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  • American Aloha: Cultural Tourism and the Negotiation of Tradition
  • Alexis Celeste Bunten
American Aloha: Cultural Tourism and the Negotiation of Tradition, by Heather A Diamond. Honolulu: University of Hawai‘i Press, 2008. ISBN 978-0-8248-3171-4, xv + 261 pages, illustrations, references, index. Cloth, US $55.00.

American Aloha explores the politics and poetics of cultural production through a detailed account of the making of the Hawai‘i program for the 1989 Smithsonian Folklife Festival (sff). Interlinking archival sources, conversations, interviews, and documents saved by program organizers, the author, Heather A Diamond, presents a critical, multi-vocal case study that explores tradition, representation, cultural commodification, identity, tourism, sovereignty, and nationalism through the processes and outcomes of culture brokering for public consumption. Although she was not present during the actual planning and execution of the festival, Diamond capitalizes successfully on her outsider position to analyze data from multiple viewpoints. The resulting text is a nuanced analysis of the meaning and purpose of folklife festivals that simultaneously examines the complexities of Hawaiian identity as it is naturalized, romanticized, and politicized by those who have it, don’t have it, or fit somewhere in between.

The themes presented in American Aloha begin from the premise that, from beginning to end, the Smithsonian Folklife Festival is shaped by contradictions between the ideologies and practices. The annual festival promotes postmodern liberal values of difference, yet it is part of a legacy of exhibiting peoples along a continuum of savagery to civilization to justify assimilationist policies of the past. With the intent of bringing the periphery to the core, the Smithsonian Folklife Festival showcases cultures as destinations hosted by local culture brokers, but Hawai‘i cannot literally be toured on the Mall in Washington dc. The program is designed to display the cultural diversity of America under a national model of multiculturalism, but for the 1989 festival organizers hand selected culture brokers they deemed “representative” through ethnographic practices that constructed artificial ethnicities for display and denied complex identity politics that could have subverted naturalized power structures between mainland [End Page 483] festival organizers and Hawaiian culture brokers. At the festival, organizers encouraged informal exchange between participants and visitors, yet the program was formalized through interpretive signs and unwritten formal rules of intercultural dialogue. In a final ironic turn, the program itself had to be changed to fit a local context when it was repackaged and staged “at home” in Hawai‘i.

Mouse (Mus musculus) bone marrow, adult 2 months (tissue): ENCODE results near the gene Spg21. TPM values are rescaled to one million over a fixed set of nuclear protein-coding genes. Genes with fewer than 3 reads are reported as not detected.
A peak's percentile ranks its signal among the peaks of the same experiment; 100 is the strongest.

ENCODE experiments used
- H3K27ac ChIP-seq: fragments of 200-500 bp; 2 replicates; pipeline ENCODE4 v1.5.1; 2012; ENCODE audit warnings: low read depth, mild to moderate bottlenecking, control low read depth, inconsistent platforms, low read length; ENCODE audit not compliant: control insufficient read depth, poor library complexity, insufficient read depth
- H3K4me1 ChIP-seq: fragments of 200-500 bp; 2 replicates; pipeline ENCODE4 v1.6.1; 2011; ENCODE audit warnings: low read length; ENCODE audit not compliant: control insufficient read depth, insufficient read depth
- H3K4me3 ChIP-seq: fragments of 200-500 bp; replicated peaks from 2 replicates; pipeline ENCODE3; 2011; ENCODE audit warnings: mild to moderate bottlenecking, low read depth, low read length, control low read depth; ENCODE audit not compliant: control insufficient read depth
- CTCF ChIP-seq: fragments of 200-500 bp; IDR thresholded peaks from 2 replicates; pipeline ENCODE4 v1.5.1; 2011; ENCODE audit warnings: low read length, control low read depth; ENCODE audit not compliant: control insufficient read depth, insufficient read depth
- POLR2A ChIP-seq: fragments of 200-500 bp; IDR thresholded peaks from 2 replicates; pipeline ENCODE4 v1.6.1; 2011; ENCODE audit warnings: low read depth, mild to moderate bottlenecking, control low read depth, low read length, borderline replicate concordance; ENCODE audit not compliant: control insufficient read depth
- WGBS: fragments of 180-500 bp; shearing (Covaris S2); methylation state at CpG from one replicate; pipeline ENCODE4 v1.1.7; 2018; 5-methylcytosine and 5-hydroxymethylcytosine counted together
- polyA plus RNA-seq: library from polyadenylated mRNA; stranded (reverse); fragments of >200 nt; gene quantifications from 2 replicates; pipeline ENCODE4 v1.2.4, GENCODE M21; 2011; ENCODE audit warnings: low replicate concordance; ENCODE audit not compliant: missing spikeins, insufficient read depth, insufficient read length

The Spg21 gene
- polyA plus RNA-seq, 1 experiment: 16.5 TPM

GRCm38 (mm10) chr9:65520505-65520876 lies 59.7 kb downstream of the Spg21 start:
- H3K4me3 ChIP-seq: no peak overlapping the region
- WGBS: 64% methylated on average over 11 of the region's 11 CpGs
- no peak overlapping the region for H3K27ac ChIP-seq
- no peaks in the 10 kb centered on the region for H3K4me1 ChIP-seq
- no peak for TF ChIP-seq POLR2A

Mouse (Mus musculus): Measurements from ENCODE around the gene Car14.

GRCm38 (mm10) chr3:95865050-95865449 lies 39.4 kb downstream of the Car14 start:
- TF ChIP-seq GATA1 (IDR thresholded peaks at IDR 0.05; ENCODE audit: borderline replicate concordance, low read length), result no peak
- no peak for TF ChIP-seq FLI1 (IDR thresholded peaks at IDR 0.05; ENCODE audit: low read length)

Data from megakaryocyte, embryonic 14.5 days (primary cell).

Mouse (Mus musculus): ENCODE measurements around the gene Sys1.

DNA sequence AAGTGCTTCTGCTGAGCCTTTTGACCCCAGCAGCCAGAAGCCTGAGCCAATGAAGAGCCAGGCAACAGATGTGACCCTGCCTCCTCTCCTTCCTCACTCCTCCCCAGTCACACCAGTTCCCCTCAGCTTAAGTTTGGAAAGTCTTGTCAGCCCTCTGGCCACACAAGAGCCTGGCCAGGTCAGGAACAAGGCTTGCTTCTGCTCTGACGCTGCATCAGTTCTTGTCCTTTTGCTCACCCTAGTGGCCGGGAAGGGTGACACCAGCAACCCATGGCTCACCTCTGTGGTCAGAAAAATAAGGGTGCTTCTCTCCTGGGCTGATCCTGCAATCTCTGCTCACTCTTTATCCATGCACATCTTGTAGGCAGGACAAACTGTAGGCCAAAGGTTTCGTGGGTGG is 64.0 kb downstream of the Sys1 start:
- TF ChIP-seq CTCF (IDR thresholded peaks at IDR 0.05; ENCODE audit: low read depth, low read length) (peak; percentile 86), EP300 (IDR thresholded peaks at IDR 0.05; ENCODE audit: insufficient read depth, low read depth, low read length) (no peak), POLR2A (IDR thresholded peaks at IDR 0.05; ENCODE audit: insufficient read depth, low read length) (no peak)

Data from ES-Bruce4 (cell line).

Diamond takes the readers on a journey from Hawai‘i to Washington dc and back again as she traces the politics of representing Hawaiian identities in chronological order. She begins with the sff opening ceremony, positioning the Smithsonian’s choice to highlight Hawai‘i as a “cultural hotspot” with a long history of institutional intervention—governmental, religious, academic, and private—in which traditions are appropriated, manipulated, and contested for political and economic gain. For those whose traditions are at stake, these processes have resulted in loss of lands, lifeways, and control in battles over sovereignty and statehood. Chapter 1 traces the political history of these interventions from first contact, to the rise of international exhibitions around the turn of the twentieth century, statehood, the national civil rights movement, and the selection of Hawai‘i for exhibition at the 1989 Smithsonian Folklife Festival, whose organizers made a conscious effort to reimagine an “authentic” Hawai‘i beyond a touristic paradigm. This chapter illustrates that for Native Hawaiians and other groups of marginalized peoples, control over the practice and representation of traditions is linked to power and authority. Chapter 2 expands this idea, illustrating the disjuncture between local and US continental visions of Hawai‘i’s people and their traditions through the ethnographic process in which locally hired fieldworkers were required to interview and select participants based on notions of tradition as defined by professionally trained Smithsonian staff. Complex ethnicities oscillated among local, statewide, and national categories as ethnic groups, themes, material culture, and people were selected to represent an image of Hawai‘i alternative to what the mainstream United States consumes in the media and through tourism, and the program was shaped to fit within a historical master narrative for the sff exhibition.



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